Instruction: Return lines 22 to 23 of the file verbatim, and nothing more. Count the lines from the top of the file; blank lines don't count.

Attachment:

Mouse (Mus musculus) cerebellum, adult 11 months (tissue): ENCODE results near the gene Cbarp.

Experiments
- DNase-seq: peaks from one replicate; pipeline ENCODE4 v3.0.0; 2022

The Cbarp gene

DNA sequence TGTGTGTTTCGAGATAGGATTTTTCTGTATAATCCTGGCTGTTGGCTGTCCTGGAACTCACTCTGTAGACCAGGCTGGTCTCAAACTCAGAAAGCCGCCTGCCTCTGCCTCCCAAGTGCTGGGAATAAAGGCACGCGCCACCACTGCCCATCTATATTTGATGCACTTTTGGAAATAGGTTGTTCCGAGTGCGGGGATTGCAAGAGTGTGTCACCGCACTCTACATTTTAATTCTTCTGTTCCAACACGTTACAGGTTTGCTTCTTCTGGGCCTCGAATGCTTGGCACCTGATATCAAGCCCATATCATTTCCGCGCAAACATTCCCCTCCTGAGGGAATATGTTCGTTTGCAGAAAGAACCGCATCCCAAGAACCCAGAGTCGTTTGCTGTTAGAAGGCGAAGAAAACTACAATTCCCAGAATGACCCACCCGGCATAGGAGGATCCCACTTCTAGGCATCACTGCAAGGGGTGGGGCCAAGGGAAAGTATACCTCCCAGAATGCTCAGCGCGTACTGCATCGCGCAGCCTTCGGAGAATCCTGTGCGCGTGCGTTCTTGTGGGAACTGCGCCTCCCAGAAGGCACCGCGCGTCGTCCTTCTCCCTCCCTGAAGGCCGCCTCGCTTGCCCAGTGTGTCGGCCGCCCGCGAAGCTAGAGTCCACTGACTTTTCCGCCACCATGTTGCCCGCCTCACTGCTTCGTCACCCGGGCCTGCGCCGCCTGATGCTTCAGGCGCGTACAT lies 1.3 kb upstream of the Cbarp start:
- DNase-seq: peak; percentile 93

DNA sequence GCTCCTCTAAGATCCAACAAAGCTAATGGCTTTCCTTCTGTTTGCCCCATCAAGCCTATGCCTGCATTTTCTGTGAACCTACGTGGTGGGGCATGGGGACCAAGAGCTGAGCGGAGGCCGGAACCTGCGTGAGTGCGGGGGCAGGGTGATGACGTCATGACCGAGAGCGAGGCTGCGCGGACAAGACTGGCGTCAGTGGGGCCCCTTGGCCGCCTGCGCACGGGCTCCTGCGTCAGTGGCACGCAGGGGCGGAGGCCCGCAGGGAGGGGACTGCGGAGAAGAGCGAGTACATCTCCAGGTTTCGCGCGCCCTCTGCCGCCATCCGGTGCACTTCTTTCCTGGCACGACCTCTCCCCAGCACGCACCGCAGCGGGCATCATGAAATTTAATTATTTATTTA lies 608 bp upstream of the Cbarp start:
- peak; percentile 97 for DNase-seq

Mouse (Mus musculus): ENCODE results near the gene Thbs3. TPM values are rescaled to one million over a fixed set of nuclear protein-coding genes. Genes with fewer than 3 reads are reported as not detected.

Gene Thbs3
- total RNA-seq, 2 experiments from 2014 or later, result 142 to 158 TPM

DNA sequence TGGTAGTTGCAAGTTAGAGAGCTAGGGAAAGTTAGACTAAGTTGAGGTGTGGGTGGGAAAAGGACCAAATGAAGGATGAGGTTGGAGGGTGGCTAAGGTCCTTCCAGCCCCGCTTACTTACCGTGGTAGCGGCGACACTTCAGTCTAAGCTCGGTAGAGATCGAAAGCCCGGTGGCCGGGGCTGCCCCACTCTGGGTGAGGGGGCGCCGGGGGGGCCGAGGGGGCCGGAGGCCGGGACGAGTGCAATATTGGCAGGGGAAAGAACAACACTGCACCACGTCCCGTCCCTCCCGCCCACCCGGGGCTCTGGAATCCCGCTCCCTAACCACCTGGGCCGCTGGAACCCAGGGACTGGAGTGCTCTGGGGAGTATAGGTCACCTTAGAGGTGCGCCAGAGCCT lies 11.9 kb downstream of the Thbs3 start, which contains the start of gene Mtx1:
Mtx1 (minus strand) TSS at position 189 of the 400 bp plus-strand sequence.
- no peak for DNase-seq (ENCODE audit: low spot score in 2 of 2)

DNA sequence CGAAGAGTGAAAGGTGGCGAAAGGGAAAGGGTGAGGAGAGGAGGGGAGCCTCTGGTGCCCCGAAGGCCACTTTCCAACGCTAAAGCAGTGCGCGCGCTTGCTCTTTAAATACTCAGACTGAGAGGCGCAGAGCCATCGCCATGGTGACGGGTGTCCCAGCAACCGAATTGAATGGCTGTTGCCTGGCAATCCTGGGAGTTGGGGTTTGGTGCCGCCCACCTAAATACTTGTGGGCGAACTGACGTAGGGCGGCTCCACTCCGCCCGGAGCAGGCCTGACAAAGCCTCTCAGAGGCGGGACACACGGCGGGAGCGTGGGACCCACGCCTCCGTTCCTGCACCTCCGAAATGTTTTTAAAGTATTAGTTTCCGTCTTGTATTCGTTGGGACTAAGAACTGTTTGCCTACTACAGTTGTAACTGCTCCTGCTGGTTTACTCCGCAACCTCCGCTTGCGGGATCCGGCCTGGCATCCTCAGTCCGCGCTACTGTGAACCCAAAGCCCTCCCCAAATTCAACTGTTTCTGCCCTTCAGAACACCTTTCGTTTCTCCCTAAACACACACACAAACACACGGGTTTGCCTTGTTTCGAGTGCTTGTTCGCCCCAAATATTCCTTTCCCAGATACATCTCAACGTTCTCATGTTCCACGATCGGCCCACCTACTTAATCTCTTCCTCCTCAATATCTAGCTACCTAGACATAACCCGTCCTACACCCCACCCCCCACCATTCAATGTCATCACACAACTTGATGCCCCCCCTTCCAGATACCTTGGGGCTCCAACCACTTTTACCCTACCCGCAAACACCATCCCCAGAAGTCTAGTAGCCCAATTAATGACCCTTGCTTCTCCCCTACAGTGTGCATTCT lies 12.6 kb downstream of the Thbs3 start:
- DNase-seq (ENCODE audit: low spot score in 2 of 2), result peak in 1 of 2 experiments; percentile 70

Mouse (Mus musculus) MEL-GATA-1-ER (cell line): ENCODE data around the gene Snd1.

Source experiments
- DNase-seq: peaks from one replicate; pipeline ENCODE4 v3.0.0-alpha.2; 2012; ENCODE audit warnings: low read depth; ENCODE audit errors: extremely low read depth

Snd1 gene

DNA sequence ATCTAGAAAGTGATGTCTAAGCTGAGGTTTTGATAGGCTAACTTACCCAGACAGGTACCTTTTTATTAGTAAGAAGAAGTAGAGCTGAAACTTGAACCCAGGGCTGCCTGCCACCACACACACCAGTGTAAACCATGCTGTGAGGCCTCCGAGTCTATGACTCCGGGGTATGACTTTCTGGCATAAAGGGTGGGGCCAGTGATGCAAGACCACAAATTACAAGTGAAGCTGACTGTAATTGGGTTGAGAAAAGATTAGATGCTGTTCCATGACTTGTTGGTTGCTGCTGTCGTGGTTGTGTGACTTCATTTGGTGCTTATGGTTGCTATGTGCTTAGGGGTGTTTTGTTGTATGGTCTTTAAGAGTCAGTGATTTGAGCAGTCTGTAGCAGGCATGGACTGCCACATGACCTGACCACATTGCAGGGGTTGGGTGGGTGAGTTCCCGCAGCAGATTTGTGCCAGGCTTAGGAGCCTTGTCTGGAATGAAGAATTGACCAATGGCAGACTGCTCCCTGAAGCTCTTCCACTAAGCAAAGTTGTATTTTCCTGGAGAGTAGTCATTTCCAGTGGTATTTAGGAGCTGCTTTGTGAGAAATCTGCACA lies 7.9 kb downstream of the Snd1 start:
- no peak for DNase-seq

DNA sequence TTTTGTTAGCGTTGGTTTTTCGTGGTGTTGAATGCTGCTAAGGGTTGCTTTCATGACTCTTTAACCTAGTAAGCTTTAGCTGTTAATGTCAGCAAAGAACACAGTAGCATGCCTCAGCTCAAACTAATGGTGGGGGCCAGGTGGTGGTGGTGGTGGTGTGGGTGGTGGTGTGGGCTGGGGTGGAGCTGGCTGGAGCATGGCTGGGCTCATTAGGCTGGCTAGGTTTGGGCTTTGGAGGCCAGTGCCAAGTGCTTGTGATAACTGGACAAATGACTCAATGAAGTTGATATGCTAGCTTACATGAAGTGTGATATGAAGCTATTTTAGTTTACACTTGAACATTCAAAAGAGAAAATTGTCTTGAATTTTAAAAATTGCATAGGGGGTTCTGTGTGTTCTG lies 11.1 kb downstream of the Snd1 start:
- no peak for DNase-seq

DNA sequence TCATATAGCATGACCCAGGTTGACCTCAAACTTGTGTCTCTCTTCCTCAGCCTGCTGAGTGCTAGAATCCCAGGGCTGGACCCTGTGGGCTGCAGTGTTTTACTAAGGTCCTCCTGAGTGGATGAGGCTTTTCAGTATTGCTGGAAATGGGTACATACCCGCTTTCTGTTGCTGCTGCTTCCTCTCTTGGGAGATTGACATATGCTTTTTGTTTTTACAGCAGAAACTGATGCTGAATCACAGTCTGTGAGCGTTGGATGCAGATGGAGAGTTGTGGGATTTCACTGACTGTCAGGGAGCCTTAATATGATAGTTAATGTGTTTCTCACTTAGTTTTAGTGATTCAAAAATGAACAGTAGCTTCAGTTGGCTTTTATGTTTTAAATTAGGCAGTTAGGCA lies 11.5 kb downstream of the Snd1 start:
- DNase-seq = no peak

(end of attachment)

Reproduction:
- no peak for DNase-seq

DNA sequence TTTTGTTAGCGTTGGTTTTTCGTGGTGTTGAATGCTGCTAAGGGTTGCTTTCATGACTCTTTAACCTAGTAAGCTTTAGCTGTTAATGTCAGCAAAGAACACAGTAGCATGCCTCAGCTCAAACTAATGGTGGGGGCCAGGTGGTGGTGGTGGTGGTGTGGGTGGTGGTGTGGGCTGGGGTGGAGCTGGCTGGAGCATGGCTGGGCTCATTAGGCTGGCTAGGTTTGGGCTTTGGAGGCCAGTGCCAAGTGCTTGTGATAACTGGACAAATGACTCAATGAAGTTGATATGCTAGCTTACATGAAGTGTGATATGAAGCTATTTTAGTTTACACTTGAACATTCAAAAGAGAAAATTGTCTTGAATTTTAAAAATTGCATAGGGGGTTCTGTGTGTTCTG lies 11.1 kb downstream of the Snd1 start: